Five years ago I wrote a piece advocating the joys of Morecambe, the fast-fading and archetypal seaside town they forgot to close down, to paraphrase former Smiths frontman and all-round northern enigma Morrissey. There was just something charming about it, it was clinging on but it felt like it was coming back, a sense of optimism around its ever changing shoreline.

Channelling the cream of the C86 sound around that time were local boys the Heartbreaks, their first album Funtimes essentially being ten love stories about their hometown and a bona-fide classic debut in anyone’s terms and worthy of a place in your record collection. If it’s uplifting, nostalgic seaside infused indie rock and roll you’re looking for that is, and frankly, who isn’t?

Five years is a long time in music, and a not insignificant chunk of time on any other terms either. I’ve just added a limited white vinyl copy of that to the signed CD I got on its initial release, but it all feels frozen in time: the band never made it. But what of their town?

Back then plans were afoot to build a huge marina and waterfront development to capitalise on and compliment the success story that was the renovated art-deco icon the Midland Hotel. But local opposition scuppered the plans and nothing happened. Redevelopment of the fairground was planned but today the site remains derelict, the remaining buildings having been burned down in the intervening years. Even the Superbowl has closed pending demolition.

Some of the town’s run down residential streets have undergone what looks like an impressive regeneration, but there’s still an air of menace that hangs over them like a grim sea mist that refuses to lift. Last time I walked along the promenade I marvelled at some repainted ‘ghost signs’ high up on the gables, and I was pleased to see that the grand Winter Gardens theatre was fighting its way back from the brink, slowly and steadily finding its place as an eclectic centre for performance and events, a credit to the locals that have struggled to save it over the years. There are some quaint buildings around it that clearly aim to make an impression. I stopped momentarily to take a picture of a jauntily painted red and yellow amusement arcade when a venomous voice lurking somewhere unseen within barked out a warning telling me to keep away; that I could take a picture from the street but no closer. I was perfectly familiar with the law and knew I could do this, and I certainly wasn’t intending to soil my shoes in such a hostile environment as the one that clearly existed over its uninviting threshold. Welcome to Morecambe. Royston Vasey could take lessons…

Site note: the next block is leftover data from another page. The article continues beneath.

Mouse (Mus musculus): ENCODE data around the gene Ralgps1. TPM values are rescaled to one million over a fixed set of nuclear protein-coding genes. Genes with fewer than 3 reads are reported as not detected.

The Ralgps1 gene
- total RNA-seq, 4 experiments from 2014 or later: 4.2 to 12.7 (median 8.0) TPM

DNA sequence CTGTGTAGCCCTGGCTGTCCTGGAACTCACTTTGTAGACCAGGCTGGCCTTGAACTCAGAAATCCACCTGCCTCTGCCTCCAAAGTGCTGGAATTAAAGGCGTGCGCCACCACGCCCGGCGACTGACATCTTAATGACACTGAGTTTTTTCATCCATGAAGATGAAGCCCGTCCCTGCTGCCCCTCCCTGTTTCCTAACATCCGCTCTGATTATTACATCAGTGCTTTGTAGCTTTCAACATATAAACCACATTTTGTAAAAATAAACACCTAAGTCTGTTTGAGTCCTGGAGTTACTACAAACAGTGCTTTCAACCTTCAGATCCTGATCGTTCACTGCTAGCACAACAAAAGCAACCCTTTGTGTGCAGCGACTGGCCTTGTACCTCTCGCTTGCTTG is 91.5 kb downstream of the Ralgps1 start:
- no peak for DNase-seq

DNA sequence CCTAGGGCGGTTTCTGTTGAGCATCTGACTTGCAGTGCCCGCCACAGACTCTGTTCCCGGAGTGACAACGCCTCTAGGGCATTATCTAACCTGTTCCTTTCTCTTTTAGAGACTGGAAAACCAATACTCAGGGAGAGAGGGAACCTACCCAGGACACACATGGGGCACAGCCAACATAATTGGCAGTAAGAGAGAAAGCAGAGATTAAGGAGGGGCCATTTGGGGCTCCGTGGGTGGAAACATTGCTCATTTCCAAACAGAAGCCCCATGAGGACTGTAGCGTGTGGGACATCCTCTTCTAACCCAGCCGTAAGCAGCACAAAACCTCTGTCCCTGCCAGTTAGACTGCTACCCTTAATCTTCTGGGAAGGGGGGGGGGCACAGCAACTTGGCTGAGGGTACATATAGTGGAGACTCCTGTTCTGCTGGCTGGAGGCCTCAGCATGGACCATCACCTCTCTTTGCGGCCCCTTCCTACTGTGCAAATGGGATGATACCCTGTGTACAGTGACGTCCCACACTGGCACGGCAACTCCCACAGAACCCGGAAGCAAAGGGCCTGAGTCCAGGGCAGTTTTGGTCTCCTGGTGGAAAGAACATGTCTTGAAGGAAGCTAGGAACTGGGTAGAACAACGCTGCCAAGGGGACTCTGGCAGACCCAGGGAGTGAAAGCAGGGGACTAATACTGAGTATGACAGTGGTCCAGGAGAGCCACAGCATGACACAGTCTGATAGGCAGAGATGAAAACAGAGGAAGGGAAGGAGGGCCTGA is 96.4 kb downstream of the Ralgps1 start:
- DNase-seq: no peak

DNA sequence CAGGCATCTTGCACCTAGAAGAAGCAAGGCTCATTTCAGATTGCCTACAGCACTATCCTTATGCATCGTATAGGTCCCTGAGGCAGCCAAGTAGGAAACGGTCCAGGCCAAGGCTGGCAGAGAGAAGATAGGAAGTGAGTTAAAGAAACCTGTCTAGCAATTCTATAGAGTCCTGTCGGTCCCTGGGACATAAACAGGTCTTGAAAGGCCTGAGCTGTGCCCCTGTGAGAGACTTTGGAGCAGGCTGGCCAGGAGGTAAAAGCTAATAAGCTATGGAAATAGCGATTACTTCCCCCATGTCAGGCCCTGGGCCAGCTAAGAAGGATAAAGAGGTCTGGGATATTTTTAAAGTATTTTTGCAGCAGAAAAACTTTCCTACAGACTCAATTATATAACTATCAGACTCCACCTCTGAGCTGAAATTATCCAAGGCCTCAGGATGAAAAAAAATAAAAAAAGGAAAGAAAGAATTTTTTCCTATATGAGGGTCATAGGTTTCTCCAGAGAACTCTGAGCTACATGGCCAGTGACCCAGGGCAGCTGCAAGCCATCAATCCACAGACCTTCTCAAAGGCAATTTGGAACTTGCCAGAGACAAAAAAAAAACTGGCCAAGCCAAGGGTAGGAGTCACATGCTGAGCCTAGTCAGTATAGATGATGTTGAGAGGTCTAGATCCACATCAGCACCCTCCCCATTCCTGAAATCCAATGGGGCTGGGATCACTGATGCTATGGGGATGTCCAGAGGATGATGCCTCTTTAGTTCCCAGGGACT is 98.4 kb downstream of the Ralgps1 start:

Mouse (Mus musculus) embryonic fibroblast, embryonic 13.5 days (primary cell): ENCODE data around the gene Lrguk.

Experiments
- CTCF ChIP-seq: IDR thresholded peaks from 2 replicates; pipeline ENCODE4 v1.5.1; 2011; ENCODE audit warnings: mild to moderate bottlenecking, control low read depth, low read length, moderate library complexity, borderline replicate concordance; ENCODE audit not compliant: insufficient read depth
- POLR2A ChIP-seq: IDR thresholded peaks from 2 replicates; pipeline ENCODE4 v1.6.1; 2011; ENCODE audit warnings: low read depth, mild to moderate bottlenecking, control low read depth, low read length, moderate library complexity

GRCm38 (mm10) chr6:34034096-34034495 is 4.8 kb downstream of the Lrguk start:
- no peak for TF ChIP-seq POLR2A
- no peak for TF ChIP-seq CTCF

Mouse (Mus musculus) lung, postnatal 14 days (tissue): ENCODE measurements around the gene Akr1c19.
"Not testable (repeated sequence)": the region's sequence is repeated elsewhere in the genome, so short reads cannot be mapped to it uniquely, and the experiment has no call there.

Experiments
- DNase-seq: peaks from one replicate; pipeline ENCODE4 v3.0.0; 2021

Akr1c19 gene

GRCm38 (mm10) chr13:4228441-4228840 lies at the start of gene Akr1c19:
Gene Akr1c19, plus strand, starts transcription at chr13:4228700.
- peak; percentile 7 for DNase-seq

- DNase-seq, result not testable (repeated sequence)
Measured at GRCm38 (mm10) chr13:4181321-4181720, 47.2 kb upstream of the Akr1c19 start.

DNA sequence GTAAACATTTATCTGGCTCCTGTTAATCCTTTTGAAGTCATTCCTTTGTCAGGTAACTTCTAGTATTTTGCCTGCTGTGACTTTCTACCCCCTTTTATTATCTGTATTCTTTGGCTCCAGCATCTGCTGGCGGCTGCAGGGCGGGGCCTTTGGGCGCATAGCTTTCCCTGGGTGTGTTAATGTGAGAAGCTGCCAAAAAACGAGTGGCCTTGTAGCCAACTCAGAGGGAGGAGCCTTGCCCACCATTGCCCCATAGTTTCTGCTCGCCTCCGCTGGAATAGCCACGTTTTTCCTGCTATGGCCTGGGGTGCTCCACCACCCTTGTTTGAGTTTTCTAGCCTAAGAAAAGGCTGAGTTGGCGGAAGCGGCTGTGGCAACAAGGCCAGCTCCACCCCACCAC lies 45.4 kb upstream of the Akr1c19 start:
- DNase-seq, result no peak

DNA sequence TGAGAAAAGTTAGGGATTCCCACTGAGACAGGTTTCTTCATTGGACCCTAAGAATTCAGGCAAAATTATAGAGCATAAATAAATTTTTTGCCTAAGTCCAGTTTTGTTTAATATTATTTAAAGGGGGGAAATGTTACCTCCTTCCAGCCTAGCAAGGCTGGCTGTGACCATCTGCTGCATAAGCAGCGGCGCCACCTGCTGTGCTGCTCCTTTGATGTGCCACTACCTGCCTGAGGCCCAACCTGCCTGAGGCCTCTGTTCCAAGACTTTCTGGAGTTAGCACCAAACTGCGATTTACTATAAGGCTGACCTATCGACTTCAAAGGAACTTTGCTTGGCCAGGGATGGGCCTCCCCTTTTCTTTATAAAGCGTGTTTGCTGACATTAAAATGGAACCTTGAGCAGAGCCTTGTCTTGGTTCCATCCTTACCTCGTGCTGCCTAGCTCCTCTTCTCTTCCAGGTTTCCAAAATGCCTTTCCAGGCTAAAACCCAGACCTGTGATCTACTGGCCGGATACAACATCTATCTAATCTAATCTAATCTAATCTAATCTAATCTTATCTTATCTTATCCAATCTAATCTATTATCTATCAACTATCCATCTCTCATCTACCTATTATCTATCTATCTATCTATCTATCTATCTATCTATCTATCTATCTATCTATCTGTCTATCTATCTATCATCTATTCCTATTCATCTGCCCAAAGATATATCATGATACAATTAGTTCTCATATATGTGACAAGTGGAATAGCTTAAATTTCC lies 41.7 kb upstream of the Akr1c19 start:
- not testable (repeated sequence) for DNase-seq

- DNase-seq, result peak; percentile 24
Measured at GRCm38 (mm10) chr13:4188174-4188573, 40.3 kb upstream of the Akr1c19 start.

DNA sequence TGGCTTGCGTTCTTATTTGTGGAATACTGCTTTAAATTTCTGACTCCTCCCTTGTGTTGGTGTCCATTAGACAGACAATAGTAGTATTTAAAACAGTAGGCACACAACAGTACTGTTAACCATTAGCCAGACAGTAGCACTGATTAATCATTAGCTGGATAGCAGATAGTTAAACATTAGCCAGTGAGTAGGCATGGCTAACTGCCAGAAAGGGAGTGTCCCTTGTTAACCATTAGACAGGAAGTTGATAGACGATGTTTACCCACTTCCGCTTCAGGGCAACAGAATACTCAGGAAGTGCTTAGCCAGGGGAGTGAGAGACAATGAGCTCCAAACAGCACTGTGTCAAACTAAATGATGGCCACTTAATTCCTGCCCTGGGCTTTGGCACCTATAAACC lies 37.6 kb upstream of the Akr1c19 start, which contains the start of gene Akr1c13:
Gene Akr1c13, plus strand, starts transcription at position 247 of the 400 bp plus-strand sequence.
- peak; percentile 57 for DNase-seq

So what exactly does the town have to offer to visitors now when those with the power seem incapable of reviving it and half of those that live there are don’t care. Well, the view across the bay. If you stick to the seaward side of the promenade you’ll find that it’s still a nice place to be, and when the sun goes down you get a different view every night, like this one. Skies changing colour, the thin layer of receding water on the infamous sands reflecting the colour from the clouds and making the seabirds look like they can walk on water. Sure, if you turn around it can be as rough and menacing as its brash sister resort down the coast. If Blackpool was the mutton-dressed-as-lamb tart about town then Morecambe is her elderly spinster sister, but no amount of make up can seemingly hide the cracks or sweeten the bitterness underneath the veneer. But if you keep looking out to sea you can lose yourself.

I’d love to be proved wrong, but after a brief glimmer of hope it seems like all hope has been lost in planning aspirations that don’t aim any higher than budget supermarkets and cheap discount shops. Even the poor old Midland looks tired of it all. Maybe after all the years of decline it really is reverting to a one-attraction town. And rather than fun and fairgrounds of the past, that attraction is the bay itself…